Playbook: Alabama's 'pick-six' vs. Robinson

National Football Post

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Let’s go back to last night’s Michigan-Alabama game and take a look at C.J. Mosley’s ‘pick-six’ vs. Denard Robinson. A good opportunity to talk coverage, route scheme and decision making from the QB position vs. Cover 3 (3-deep, 4-under).  Take a look at the video replay and then we will get into some coaching points.

Offensive Personnel: Jet (4 WR-1RB)
Route: Slant
Defensive Scheme: Nickel Cover 3

- Check out the split of the “X” receiver (bottom of the numbers) to the open (weak) side of the formation. With the ball on the near hash (into the boundary), this is an alert for an inside breaking concept.

- Michigan uses pre-snap “divide” motion to create a “triple stack” alignment to the closed (strong) side of the formation. That leaves the X receiver on the backside of a 3x1 alignment (alert for the slant at both the pro and college level).

- Bama has four underneath zone droppers. Both LBs will play the “seam hook” (or “middle hook”) with the SS and Nickel playing a “curl-flat” technique to the closed and open side of the formation.

- With Michigan using 6-Man protection (RB will chip on open side DE), there is no threat to the flat to widen the underneath defenders (think Slant-Flat, Curl-Flat route combinations). This allows both the Nickel CB and Mosley (open side LB) to get to their landmark depth, square their feet and read the QB.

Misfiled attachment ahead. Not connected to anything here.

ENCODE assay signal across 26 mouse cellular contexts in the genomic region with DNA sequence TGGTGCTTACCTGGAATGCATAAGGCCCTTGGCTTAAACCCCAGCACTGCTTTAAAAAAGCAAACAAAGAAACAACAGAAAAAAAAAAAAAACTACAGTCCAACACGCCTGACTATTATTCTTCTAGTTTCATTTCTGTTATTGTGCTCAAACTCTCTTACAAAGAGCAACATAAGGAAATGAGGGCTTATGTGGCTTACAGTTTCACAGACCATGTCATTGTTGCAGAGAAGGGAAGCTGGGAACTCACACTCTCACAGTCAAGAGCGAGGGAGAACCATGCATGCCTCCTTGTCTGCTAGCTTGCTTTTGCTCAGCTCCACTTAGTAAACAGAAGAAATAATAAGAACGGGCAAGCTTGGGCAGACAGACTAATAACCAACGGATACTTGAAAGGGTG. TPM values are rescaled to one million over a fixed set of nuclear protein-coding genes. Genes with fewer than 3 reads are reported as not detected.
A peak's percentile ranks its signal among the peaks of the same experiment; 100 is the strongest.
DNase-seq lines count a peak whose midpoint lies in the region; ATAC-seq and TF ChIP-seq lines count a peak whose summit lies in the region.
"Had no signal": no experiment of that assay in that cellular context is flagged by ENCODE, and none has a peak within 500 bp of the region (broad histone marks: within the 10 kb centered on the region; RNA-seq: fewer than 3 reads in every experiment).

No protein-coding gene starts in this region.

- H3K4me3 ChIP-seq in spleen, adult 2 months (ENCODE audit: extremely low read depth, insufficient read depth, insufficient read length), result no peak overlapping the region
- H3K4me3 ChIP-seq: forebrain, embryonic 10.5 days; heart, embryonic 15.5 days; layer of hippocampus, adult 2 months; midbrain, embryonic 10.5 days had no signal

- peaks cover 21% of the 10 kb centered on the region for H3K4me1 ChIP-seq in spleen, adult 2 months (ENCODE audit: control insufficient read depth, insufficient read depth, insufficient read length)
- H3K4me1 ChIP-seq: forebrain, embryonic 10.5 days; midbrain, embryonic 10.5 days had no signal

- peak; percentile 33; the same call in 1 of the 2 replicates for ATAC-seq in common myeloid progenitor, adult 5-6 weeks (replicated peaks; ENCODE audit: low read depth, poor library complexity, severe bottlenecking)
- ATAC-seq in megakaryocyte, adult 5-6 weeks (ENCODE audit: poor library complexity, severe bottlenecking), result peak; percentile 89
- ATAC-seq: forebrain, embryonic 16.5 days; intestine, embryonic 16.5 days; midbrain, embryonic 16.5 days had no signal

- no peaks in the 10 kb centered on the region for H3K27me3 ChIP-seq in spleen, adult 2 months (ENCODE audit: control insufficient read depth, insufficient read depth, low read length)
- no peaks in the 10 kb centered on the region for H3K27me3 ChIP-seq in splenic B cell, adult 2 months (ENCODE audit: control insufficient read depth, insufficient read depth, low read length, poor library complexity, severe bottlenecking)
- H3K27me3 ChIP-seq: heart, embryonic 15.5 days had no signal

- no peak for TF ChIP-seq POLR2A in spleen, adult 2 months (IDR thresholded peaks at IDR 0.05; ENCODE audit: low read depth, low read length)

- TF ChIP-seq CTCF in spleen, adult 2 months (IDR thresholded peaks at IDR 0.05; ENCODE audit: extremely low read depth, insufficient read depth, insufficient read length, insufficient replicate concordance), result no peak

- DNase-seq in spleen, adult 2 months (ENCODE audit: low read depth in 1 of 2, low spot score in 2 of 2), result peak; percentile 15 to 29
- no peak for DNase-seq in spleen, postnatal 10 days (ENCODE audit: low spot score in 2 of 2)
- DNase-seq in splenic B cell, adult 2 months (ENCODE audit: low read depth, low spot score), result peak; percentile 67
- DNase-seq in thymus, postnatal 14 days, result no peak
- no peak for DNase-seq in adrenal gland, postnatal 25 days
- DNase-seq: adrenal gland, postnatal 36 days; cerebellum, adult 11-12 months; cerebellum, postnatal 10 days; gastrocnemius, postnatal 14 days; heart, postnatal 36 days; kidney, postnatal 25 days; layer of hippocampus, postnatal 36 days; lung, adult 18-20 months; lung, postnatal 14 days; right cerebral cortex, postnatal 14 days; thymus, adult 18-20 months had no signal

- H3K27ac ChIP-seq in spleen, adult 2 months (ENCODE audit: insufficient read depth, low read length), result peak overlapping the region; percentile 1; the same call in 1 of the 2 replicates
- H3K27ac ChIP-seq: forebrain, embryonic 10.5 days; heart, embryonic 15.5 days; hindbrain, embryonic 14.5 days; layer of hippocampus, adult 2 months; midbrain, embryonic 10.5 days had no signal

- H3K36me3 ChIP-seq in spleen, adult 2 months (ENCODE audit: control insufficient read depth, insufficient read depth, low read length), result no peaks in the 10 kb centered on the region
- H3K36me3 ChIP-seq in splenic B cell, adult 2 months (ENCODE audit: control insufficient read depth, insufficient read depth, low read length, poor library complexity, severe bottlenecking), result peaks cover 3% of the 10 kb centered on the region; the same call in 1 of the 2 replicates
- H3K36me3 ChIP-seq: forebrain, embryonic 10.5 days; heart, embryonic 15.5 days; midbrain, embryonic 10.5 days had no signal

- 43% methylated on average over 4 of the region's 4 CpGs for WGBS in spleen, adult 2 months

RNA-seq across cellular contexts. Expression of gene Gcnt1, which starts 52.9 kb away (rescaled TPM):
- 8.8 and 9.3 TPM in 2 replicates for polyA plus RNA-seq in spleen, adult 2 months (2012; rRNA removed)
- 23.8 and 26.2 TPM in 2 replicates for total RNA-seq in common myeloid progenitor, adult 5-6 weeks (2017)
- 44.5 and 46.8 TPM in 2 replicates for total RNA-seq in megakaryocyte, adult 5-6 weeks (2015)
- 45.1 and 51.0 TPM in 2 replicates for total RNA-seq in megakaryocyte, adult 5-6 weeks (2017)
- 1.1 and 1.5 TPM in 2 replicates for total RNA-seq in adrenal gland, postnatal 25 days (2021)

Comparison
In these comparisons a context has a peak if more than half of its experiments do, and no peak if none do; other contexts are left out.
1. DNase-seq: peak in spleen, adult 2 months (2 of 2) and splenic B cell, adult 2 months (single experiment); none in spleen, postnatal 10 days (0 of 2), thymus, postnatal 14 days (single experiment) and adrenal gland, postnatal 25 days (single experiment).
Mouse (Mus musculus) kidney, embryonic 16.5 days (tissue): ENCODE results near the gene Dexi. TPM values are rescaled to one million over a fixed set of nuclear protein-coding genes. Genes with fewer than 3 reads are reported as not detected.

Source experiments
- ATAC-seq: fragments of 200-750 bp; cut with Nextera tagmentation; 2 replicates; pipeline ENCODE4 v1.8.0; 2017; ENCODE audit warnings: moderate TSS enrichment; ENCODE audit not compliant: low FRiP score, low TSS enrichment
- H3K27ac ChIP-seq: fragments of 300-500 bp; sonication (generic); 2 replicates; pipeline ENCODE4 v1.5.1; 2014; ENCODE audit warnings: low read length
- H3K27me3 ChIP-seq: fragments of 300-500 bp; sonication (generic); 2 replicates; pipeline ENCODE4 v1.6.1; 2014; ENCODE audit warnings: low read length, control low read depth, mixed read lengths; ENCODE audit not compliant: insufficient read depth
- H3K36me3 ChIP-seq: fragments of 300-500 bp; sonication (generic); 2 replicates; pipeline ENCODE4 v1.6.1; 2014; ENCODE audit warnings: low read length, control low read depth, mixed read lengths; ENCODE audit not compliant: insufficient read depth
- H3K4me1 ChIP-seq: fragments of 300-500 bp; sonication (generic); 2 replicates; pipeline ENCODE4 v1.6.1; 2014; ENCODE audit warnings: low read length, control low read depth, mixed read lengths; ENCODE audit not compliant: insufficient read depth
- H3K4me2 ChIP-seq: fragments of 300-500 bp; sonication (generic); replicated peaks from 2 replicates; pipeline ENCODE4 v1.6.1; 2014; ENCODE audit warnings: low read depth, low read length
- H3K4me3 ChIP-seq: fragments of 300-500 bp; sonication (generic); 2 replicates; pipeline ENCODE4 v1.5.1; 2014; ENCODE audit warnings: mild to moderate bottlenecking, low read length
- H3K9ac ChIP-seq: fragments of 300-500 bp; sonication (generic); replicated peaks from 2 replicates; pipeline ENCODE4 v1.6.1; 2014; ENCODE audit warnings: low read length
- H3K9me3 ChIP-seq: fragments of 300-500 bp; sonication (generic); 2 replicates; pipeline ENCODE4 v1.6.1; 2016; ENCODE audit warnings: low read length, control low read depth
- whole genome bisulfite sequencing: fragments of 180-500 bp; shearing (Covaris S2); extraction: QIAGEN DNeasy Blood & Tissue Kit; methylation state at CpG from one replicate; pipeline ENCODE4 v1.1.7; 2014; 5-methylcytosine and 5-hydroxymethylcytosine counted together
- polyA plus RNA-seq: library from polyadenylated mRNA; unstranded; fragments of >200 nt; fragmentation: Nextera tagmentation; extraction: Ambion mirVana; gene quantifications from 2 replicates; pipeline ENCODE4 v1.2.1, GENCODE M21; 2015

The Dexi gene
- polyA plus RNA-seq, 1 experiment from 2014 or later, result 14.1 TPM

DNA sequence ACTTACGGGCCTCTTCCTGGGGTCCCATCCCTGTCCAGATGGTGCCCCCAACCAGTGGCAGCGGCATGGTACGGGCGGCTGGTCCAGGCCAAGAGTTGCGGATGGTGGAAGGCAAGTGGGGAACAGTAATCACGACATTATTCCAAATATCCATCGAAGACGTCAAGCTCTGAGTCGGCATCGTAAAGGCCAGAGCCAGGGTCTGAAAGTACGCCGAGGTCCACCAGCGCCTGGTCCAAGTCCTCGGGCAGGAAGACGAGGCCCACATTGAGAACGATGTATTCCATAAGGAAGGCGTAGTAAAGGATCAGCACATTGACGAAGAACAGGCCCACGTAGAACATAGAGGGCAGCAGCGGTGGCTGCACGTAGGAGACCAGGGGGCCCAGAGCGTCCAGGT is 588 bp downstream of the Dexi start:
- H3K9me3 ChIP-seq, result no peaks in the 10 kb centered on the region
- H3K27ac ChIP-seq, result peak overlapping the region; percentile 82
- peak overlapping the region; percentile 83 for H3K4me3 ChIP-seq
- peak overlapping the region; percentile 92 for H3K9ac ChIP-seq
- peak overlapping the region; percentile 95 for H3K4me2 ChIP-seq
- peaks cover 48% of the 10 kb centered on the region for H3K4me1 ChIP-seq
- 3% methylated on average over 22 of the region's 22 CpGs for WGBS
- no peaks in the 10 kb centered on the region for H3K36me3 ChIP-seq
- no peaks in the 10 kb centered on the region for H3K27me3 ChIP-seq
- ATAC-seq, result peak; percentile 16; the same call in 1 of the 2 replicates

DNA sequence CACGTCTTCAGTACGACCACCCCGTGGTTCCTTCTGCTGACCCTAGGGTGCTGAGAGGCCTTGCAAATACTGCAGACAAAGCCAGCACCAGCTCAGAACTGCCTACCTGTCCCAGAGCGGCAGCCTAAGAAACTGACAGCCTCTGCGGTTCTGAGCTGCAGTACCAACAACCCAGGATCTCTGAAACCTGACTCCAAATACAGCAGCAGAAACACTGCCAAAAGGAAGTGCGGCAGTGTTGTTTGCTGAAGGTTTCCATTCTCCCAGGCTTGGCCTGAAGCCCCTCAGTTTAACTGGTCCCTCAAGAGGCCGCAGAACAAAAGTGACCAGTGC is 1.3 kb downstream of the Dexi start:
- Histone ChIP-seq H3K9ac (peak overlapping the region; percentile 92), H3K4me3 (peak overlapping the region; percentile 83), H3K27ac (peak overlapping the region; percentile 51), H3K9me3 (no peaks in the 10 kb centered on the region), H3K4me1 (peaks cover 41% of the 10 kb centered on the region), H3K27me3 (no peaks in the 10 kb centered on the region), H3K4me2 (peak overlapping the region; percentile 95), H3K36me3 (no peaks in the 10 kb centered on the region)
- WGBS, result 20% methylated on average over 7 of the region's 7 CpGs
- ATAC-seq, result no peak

- The open side CB plays with a “bail” technique (outside leverage, back to the sideline) and will drive the slant route. Just as he coached up to do playing the outside 1/3 in Cover 3.

- Robinson forces this ball. That’s how I see it. Working vs. Cover 3 (or Cover 2, Cover 4, etc.), the QB has to account for underneath defenders on any inside breaking concept (slant, dig, option). And when you are running a backside slant (with no combination in the flat), the open side LB can read the QB and drive on the throw. Too easy for Nick Saban's defense.

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